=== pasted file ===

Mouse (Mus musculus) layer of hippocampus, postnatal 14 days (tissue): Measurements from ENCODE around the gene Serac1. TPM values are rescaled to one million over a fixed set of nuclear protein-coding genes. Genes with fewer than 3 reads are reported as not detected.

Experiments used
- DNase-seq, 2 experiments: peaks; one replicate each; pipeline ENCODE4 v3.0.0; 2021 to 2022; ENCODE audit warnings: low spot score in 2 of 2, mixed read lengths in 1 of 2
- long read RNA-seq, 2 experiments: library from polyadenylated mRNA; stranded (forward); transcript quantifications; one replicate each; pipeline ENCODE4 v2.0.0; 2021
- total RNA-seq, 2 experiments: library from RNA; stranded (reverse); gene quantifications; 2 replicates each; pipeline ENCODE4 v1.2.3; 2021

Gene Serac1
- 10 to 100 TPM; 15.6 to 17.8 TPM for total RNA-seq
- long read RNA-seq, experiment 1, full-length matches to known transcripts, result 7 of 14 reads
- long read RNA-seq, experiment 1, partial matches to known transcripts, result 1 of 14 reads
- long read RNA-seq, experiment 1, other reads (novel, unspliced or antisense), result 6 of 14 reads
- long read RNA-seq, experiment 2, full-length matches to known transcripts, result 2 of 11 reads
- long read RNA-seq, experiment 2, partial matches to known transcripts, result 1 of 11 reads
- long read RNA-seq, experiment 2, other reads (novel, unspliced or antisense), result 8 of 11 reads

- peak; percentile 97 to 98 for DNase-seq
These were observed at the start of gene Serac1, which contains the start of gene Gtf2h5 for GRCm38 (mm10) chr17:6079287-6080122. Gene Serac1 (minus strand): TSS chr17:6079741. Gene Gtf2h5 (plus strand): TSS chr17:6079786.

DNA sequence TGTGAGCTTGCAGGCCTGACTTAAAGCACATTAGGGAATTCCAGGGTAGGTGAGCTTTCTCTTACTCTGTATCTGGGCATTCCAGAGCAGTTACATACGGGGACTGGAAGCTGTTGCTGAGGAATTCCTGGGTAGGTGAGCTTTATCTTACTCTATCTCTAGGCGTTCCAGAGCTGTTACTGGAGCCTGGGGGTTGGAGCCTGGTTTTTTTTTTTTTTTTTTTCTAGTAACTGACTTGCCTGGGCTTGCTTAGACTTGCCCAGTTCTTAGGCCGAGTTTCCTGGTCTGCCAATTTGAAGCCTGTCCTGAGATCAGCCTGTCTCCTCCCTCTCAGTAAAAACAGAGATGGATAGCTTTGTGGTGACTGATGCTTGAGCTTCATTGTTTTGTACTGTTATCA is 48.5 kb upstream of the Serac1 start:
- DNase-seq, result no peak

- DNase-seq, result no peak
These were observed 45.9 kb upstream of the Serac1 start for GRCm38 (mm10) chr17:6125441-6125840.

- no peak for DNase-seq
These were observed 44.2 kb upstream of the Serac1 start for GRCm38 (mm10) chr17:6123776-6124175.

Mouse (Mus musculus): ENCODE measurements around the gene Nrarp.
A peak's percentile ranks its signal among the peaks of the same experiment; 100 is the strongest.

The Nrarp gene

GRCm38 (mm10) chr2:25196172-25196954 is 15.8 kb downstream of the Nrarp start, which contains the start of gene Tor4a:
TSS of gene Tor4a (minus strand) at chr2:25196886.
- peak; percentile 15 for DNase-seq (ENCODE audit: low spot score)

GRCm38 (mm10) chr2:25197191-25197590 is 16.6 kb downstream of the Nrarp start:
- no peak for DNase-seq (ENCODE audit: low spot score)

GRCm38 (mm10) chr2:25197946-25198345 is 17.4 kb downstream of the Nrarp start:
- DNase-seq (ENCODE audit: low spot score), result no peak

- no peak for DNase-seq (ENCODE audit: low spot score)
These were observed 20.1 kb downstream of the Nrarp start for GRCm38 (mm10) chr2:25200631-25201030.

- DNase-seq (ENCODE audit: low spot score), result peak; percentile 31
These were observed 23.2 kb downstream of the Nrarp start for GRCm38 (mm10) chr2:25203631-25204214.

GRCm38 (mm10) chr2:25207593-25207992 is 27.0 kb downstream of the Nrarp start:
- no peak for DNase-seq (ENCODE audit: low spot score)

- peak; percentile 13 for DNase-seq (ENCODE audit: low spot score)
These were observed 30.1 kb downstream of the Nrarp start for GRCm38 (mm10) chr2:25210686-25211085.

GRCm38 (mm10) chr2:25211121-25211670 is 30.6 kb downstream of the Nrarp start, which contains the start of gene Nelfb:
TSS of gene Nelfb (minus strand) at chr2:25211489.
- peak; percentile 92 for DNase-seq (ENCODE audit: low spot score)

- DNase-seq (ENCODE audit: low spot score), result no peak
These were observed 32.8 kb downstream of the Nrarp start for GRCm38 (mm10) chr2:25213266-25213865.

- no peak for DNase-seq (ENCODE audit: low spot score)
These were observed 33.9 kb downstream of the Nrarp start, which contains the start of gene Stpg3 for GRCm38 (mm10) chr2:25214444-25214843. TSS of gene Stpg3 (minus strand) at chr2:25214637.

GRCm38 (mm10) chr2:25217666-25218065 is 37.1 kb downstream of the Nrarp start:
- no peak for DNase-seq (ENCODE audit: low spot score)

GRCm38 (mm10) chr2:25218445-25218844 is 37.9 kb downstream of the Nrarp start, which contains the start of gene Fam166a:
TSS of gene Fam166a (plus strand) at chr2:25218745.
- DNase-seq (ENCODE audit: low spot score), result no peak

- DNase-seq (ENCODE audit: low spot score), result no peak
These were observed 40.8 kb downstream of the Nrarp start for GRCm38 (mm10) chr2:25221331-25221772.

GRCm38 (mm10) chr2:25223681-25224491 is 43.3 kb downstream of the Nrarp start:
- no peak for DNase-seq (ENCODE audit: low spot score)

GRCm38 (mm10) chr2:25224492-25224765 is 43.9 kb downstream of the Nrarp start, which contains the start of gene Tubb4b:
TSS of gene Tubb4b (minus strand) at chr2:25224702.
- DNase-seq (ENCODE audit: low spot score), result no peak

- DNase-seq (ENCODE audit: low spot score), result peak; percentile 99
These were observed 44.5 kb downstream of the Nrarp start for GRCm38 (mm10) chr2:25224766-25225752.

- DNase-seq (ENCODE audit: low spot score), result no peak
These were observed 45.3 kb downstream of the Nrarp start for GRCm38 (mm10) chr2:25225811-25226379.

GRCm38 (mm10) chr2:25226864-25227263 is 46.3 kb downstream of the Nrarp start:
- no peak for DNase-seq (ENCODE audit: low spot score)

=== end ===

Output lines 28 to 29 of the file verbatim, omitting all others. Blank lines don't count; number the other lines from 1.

GRCm38 (mm10) chr2:25197191-25197590 is 16.6 kb downstream of the Nrarp start:
- no peak for DNase-seq (ENCODE audit: low spot score)